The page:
Uganda’s parliament has passed a law to impose a controversial tax on people using social media platforms. The new Excise Duty (Amendment) Bill will also impose various other taxes, including a 1% levy on the total value of mobile money transactions – which civil society groups complain will affect poorer Ugandans who rarely use banking services.
State Minister for Finance David Bahati told parliament that the tax increases were needed to help Uganda pay off its growing national debt.
It imposes a 200 shilling [$0.05, £0.04] daily levy on people using internet messaging platforms like Facebook, WhatsApp, Viber and Twitter. President Yoweri Museveni had pushed for the changes, arguing that social media encouraged gossip.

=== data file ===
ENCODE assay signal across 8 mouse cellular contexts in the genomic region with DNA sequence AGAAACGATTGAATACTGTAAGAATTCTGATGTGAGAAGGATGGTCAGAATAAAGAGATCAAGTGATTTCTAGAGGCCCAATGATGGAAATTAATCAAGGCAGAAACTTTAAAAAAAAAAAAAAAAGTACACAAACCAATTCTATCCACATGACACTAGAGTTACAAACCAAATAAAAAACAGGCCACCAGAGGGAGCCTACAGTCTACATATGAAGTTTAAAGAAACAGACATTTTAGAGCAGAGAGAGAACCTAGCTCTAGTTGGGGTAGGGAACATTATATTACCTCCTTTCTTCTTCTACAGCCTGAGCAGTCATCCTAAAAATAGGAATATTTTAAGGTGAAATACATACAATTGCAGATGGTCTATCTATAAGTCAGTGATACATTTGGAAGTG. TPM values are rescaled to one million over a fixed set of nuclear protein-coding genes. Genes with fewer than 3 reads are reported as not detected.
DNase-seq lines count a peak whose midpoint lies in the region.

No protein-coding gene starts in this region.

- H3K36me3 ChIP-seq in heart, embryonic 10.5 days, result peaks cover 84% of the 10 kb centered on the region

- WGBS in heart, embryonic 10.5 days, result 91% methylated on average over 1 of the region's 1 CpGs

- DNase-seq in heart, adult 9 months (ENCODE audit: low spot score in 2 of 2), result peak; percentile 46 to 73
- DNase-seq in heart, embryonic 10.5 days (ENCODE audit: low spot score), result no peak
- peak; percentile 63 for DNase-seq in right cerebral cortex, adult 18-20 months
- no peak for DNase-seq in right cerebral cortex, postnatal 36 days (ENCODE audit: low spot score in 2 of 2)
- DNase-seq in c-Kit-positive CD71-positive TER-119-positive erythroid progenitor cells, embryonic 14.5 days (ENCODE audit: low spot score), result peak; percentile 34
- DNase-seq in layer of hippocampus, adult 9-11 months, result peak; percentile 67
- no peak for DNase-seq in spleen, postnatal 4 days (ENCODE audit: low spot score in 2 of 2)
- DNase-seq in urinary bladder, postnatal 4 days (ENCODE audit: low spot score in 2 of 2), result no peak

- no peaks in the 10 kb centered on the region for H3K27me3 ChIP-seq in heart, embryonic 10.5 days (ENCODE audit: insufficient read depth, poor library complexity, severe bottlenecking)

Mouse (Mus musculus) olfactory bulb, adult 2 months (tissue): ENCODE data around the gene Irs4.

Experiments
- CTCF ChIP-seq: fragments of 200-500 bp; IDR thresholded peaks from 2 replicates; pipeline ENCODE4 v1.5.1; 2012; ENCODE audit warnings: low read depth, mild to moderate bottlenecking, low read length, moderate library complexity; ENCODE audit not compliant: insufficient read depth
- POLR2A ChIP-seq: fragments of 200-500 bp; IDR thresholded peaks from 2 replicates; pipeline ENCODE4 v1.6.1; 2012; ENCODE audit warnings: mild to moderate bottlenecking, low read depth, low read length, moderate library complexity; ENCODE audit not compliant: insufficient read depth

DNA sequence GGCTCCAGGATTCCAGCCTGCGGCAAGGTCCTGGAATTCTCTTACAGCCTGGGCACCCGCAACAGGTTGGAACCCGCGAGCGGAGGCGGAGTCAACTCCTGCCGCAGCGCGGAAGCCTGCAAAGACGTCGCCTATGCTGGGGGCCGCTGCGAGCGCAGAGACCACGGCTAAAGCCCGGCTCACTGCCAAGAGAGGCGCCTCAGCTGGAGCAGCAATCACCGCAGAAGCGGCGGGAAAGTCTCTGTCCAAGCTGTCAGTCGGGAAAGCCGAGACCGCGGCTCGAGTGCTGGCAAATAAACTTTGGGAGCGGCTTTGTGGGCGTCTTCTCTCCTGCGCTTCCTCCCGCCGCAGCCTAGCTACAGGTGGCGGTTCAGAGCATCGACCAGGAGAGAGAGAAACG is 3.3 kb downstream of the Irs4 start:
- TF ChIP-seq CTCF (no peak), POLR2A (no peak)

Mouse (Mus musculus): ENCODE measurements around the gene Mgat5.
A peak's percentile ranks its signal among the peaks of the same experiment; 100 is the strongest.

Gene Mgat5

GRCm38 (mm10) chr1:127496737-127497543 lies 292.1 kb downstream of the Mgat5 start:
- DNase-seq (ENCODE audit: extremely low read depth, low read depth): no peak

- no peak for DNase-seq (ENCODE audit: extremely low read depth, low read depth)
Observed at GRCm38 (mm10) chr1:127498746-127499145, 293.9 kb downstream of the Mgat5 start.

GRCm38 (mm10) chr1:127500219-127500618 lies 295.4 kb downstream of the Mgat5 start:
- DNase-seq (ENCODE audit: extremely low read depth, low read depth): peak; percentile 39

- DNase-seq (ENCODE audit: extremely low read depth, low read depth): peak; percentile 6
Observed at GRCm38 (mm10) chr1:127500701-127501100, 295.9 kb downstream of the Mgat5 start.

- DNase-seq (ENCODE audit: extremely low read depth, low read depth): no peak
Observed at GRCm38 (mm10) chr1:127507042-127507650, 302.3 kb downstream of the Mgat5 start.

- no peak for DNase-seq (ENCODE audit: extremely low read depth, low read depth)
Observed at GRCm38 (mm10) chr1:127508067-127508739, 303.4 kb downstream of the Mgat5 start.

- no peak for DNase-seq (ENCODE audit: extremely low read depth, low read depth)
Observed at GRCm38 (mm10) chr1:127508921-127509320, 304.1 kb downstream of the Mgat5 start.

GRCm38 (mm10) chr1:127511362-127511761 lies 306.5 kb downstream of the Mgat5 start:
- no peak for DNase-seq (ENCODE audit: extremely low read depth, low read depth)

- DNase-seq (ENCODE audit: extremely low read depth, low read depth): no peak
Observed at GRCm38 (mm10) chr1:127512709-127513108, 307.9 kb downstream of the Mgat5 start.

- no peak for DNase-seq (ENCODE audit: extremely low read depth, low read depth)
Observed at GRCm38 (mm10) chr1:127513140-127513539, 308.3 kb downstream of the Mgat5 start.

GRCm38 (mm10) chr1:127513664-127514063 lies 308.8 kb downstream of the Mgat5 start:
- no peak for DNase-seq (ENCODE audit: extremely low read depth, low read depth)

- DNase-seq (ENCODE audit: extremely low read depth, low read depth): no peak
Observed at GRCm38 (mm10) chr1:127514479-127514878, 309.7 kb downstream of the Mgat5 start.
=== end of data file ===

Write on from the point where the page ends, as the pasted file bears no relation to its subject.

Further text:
Critics at the time said the law would curtail freedom of expression.
Mr Kasaija dismissed concerns that the new law could limit people’s use of the internet.
“We’re looking for money to maintain the security of the country and extend electricity so that you people can enjoy more social media, more often, more frequently,” he told Reuters in March.
Social media have become an important political tool in Uganda for both the ruling party and the opposition, our correspondent says.
Access to platforms was shut during presidential elections in 2016. President Museveni insisted at the time that it was done to “stop spreading lies”.
Other East African countries are passing laws criticised by activists as affecting freedom of expression.
Tanzania’s government won a court case on 29 May against opponents of new regulations requiring bloggers to pay a licence fee and disclose their financial backers.
The law should come into effect on 1 July but there remain doubts about how it will be implemented.